From 2013 to present day we have developed an innovative community model to engage with vulnerable communities that are illustrated below. These community ‘one-stop’ liver clinics are led by Clinical Research SpRs and Community Research Viral Hepatitis Nurses. Treatment is discussed on a weekly basis in a multi-disciplinary setting at the Sussex ODN.

Project ITREAT 2013-2021 (funded by Gilead Sciences (IN-UK-337-1981) and Brighton and Hove Commissioners). An 8 year prospective community clinic in a substance misuse service environment. Service provided included blood borne virus testing (BBV) testing, safe injecting information, hepatic fibrosis testing, working closely with psychiatrists, peer workers and key workers to provide a holistic treatment for their HCV treatment and addiction.

Project VALID 2015-2018 (funded by Dunhill Medical Trust (R369/0714), Kent Surrey and Sussex Deanery and Gilead Sciences). A three year prospective study, based in homeless hostels in Brighton offered BBV testing, hepatic fibrosis testing and testing biomarkers of fibrosis. Also included in the consultations were liver health promotion, drug and alcohol referrals and HCV treatment.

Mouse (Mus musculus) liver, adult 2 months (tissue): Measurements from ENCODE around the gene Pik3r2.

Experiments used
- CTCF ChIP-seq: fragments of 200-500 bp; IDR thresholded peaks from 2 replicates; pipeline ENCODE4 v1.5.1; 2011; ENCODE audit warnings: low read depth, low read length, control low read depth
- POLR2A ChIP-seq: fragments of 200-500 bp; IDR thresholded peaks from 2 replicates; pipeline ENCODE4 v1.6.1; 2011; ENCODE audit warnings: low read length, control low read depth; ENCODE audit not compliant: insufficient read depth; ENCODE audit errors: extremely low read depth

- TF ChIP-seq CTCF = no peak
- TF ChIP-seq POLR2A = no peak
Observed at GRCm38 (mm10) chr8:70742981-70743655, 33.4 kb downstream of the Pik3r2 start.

Project END-C (2019-2-23) (funded by Gilead Sciences (IN-UK-987-5337) and Sussex ODN. Based on the success of Project ITTREAT and VALID we saw a need to develop and expand our model by establishing similar community “one-stop” clinics in homeless centres across multiple sites across all of Sussex. We are providing BBV testing, hepatic fibrosis assessment, HCV treatment as well as assessing patient reported outcomes using validated questionnaires and the cost per HCV case diagnosed.

Overall implementing these projects, we have screened > 1000 vulnerable adults and provided HCV treatment to > 300 people with SVR-12 rate (cure rate) ranging between 83%-87%.

Details of impact

The overall impact of this model can be summarised below

  • Increased access to treatment for HCV. Currently Sussex ODN treating about 70% of patients with HCV in the community, one of the few ODNs to do so.
  • Improved patients’ HCV care experience, understanding of HCV, and other health-related outcomes including improved health–related quality of life.